His formative years, however, were overshadowed by a succession of family bereavements and the horrors of the First World War. Between the ages of 10 and 22, he lost his father and two of his three sisters to tuberculosis, and learnt of the death of his mother whilst on the German front line, where he fought in the battles of Verdun, the Somme and Aisne. By the end of the War he had one remaining sibling, his sister Emma, to whom he remained close. But his war time experiences combined with unfolding family tragedies scarred him psychologically, and left him with a nervous disposition for the rest of his life. In 1919, during the early years of the Weimar Republic, Hess began studying at the Academy of Fine Arts in Munich under painter Carl Johann Becker-Gundahl (1856-1925).
Although the Academy was conservative in outlook, it was there that Hess developed his natural skill as a colourist. In 1920 he exhibited in the “Ausstellung Junger Münchner – Graphische Kunstwerkstätten”, where his work was singled out by the critic George Jacob Wolf for having ‘an uncommonly developed sense of colour’. Munich in the 1920s was home to the artists most closely associated with Neue Sachlichkeit (The New Objectivity) – amongst them Otto Dix, George Scholz, Christian Schad and Max Beckmann. Although Hess was not formally associated with the movement, he became friends with Beckmann in the late 1920s, and the influence of the style can clearly be seen in his work. In 1925 Hess travelled to Sicily to visit his sister Emma in Messina. He wrote to his friends in Germany that he had found paradise, and so inspired, in 1926 he produced a series of 60 vibrant Sicilian etchings, and returned repeatedly to the island thereafter. Hess joined the progressive “Juryfreie” in Munich in 1929, becoming one of the group’s leaders. The “Juryfreie” (Jury-free) was self-adjudicating and open to artists from all traditions. During the 1920s and early 1930s it was the most liberal exhibiting body in Munich; sometime members included Wassily Kandinsky and Oskar Schlemmer.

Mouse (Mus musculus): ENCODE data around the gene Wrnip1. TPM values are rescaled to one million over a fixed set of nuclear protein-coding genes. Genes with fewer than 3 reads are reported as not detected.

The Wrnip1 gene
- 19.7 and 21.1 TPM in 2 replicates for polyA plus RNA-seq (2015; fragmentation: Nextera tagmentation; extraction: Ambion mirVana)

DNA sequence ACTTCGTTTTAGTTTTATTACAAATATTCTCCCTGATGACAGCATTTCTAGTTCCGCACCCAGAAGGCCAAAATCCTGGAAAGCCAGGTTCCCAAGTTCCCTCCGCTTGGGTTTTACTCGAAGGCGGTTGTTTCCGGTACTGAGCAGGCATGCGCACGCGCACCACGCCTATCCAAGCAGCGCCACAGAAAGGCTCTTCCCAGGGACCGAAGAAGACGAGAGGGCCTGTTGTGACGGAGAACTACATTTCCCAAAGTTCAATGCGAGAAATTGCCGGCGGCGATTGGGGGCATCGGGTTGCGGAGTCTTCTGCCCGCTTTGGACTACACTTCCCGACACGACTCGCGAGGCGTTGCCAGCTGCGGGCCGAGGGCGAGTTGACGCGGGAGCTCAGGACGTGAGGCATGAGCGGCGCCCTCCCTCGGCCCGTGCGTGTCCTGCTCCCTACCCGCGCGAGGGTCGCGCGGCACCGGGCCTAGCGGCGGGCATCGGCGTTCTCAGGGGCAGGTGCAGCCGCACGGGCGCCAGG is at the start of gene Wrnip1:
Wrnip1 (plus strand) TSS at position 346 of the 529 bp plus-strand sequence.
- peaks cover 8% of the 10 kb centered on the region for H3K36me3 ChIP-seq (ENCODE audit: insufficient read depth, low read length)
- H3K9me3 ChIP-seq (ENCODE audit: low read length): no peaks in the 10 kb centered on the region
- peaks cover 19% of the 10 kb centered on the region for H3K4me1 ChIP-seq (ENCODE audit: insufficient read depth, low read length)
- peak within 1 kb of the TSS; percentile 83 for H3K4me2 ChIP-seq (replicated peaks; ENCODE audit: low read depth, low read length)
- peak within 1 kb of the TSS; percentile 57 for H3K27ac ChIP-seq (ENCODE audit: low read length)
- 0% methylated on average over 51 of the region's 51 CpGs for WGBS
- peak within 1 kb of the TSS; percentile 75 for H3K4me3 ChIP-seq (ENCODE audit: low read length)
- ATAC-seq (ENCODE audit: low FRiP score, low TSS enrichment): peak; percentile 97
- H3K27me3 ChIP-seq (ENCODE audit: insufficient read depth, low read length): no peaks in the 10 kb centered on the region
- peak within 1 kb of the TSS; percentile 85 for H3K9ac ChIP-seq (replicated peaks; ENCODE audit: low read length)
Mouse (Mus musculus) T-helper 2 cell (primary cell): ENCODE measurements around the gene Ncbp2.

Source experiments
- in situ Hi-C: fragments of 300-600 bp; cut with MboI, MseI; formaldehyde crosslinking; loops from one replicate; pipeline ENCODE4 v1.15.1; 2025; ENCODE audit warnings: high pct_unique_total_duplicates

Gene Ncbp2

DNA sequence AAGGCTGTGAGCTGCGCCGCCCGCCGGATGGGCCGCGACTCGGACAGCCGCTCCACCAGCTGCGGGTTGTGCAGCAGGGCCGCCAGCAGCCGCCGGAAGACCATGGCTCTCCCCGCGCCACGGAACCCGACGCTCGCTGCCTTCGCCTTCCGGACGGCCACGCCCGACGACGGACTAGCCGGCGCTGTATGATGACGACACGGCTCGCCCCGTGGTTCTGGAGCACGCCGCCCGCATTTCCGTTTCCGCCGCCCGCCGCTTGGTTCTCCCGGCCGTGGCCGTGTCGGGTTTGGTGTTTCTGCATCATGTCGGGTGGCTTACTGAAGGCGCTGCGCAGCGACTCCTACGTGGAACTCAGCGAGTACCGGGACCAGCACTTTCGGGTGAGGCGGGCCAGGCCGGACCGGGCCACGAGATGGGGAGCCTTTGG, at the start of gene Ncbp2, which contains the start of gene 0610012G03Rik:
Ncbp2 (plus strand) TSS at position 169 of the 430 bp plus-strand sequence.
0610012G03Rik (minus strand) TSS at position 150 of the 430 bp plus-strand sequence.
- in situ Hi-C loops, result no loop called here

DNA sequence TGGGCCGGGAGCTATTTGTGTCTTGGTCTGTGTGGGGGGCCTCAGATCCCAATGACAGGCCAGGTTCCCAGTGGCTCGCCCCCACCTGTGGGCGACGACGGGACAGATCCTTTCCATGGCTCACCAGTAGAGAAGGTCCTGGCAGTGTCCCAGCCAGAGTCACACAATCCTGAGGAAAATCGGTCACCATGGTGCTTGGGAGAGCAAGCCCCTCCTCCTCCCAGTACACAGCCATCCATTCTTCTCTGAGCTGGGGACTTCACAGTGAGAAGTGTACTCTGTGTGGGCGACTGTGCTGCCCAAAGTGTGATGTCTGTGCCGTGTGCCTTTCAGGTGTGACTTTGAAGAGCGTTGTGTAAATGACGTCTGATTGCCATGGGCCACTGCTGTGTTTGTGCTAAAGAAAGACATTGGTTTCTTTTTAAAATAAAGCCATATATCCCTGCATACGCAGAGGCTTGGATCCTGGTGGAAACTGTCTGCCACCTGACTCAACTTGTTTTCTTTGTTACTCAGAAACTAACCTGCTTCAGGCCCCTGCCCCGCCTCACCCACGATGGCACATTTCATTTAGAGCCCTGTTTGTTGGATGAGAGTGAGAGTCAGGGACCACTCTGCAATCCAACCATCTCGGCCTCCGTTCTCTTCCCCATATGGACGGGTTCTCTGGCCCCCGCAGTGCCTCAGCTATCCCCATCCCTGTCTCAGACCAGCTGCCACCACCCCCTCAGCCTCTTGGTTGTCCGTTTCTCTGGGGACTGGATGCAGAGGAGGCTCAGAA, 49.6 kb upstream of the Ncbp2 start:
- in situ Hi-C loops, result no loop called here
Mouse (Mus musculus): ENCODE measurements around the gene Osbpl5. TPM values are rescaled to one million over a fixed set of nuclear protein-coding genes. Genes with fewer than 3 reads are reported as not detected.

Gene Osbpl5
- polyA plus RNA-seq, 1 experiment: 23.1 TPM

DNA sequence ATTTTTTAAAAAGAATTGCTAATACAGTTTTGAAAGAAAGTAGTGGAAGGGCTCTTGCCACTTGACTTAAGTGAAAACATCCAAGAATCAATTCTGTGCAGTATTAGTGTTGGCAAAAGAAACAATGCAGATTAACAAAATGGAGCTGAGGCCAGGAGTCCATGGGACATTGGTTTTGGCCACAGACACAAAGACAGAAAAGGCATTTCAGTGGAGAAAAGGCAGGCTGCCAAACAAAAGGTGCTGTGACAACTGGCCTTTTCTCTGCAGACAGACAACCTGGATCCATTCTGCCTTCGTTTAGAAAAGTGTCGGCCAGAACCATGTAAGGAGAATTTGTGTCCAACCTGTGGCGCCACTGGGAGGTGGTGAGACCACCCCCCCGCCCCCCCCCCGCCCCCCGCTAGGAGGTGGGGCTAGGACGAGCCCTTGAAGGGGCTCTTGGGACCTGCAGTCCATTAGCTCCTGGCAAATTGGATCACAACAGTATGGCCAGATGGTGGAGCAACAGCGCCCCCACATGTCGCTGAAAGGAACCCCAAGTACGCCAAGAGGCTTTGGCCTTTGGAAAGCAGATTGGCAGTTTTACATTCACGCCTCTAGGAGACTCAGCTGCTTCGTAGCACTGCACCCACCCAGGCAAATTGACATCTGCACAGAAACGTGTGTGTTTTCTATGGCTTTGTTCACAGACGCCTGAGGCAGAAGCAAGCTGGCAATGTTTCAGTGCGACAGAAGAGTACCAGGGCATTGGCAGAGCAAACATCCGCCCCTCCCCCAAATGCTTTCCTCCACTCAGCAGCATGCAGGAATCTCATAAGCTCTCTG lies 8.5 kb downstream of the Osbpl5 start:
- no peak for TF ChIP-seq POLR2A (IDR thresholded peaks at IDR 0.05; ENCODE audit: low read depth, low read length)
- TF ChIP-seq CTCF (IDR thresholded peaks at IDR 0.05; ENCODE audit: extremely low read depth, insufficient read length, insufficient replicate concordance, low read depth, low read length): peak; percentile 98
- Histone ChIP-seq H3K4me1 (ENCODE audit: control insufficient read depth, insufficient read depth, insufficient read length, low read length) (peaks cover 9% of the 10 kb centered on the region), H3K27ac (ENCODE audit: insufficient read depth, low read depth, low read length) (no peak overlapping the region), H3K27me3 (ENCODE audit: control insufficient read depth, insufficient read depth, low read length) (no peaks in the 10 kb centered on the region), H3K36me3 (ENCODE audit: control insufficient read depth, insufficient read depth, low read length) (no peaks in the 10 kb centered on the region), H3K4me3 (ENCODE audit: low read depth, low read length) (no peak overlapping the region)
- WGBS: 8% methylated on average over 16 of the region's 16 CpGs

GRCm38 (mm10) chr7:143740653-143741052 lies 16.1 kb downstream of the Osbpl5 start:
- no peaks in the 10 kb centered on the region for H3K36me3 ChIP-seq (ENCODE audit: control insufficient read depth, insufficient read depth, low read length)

In July the same year Art critic Wilhelm Hausenstein wrote in “Aus meinem Künstnotizbuch” that the ‘Juryfreie reveals itself as a prominent artistic group... I notice Christian Hess, Josef Scharl, Fritz Burkhardt, Grassmann, Panizza and sculptors such as Spengler and Zeh’. With wider recognition for his work Hess also exhibited with the Secessionists at the Glaspalast in the early 1930s. But disaster and disruption followed. Tragically several of his works were destroyed in a catastrophic fire at the Glaspalast in June 1931. Devastated, Hess wrote on a postcard to his sister Emma illustrating the ruins of the Glaspalast fire: ‘here lie my works: all burnt’. The same year too, following public demonstrations by the “Juryfreie”, Hess and others were banned from the group by the far-right paramilitary wing the SA, and in 1934, with Hitler’s rise to power, the “Juryfreie” was disbanded as they were viewed as ‘culturally bolshevic’. Following the financial crash of 1929, the on-set of the Depression and widespread unemployment, Hess wrote to Emma in 1932: ‘Financially, circumstances have never been so catastrophic. Wherever you are and whoever you speak to, everyone grumbles…and politics are the main theme.’ The following year, with mounting political instability, and with his art viewed as degenerate by the authorities, Hess fled Germany to join his sister in Sicily with his wife, the actress Cecilia Faesy. But Hess's years with Cecilia were short lived; in 1936 she left him to travel to Switzerland. The rupture caused the artist extreme mental instability and pushed him to attempted suicide. He lived for a further two years in Sicily before returning to Munich in 1938, leaving many of his paintings behind him in the care of his sister. Forced to conscript in 1940, due to his fragile health Hess was assigned work at the post office, but in December of 1940 he fell seriously ill and was discharged. He returned to Austria and in 1944 died in hospital at the age of 48 after an air raid over Innsbruck. During the Second World War Messina suffered extensive bombing due to its strategic position. To protect the paintings her brother left behind, Emma rolled and wrapped them, shielding them in air-raid shelters. After Hess’s death Emma oversaw his estate and the survival of a significant numbers of his work. The seven lots in this sale are from the group that Hess delivered to his sister when he revisited Messina in 1936.